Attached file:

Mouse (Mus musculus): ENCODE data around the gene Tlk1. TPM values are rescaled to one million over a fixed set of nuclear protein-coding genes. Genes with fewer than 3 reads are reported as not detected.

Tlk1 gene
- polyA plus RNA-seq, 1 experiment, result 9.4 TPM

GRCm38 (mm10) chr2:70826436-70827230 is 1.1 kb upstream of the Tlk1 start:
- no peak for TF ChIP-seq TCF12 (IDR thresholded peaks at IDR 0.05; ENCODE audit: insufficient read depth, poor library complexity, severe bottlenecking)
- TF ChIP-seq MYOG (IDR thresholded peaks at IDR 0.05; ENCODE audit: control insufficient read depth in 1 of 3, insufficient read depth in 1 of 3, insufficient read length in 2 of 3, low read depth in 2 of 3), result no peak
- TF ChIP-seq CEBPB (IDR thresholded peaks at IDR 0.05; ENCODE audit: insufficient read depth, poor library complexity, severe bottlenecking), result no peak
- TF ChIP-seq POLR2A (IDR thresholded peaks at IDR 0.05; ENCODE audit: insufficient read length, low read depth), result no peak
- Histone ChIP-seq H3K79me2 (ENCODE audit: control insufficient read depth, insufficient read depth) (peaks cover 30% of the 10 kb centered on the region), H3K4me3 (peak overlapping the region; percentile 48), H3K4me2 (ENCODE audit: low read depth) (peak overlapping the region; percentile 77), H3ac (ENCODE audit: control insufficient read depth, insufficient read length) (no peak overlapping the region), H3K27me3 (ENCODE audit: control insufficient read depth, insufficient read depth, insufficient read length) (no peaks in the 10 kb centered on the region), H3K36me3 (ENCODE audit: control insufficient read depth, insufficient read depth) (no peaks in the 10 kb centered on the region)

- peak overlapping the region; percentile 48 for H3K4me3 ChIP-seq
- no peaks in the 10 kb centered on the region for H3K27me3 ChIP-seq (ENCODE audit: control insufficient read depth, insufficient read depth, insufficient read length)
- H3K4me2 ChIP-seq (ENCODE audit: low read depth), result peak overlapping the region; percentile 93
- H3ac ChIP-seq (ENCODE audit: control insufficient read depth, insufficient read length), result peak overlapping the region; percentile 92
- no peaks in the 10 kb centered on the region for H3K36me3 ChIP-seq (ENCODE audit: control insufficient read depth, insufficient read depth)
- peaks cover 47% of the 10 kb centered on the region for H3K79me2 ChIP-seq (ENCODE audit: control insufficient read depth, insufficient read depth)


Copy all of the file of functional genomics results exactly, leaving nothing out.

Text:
Mouse (Mus musculus): ENCODE data around the gene Tlk1. TPM values are rescaled to one million over a fixed set of nuclear protein-coding genes. Genes with fewer than 3 reads are reported as not detected.

Tlk1 gene
- polyA plus RNA-seq, 1 experiment, result 9.4 TPM

GRCm38 (mm10) chr2:70826436-70827230 is 1.1 kb upstream of the Tlk1 start:
- no peak for TF ChIP-seq TCF12 (IDR thresholded peaks at IDR 0.05; ENCODE audit: insufficient read depth, poor library complexity, severe bottlenecking)
- TF ChIP-seq MYOG (IDR thresholded peaks at IDR 0.05; ENCODE audit: control insufficient read depth in 1 of 3, insufficient read depth in 1 of 3, insufficient read length in 2 of 3, low read depth in 2 of 3), result no peak
- TF ChIP-seq CEBPB (IDR thresholded peaks at IDR 0.05; ENCODE audit: insufficient read depth, poor library complexity, severe bottlenecking), result no peak
- TF ChIP-seq POLR2A (IDR thresholded peaks at IDR 0.05; ENCODE audit: insufficient read length, low read depth), result no peak
- Histone ChIP-seq H3K79me2 (ENCODE audit: control insufficient read depth, insufficient read depth) (peaks cover 30% of the 10 kb centered on the region), H3K4me3 (peak overlapping the region; percentile 48), H3K4me2 (ENCODE audit: low read depth) (peak overlapping the region; percentile 77), H3ac (ENCODE audit: control insufficient read depth, insufficient read length) (no peak overlapping the region), H3K27me3 (ENCODE audit: control insufficient read depth, insufficient read depth, insufficient read length) (no peaks in the 10 kb centered on the region), H3K36me3 (ENCODE audit: control insufficient read depth, insufficient read depth) (no peaks in the 10 kb centered on the region)

- peak overlapping the region; percentile 48 for H3K4me3 ChIP-seq
- no peaks in the 10 kb centered on the region for H3K27me3 ChIP-seq (ENCODE audit: control insufficient read depth, insufficient read depth, insufficient read length)
- H3K4me2 ChIP-seq (ENCODE audit: low read depth), result peak overlapping the region; percentile 93
- H3ac ChIP-seq (ENCODE audit: control insufficient read depth, insufficient read length), result peak overlapping the region; percentile 92
- no peaks in the 10 kb centered on the region for H3K36me3 ChIP-seq (ENCODE audit: control insufficient read depth, insufficient read depth)
- peaks cover 47% of the 10 kb centered on the region for H3K79me2 ChIP-seq (ENCODE audit: control insufficient read depth, insufficient read depth)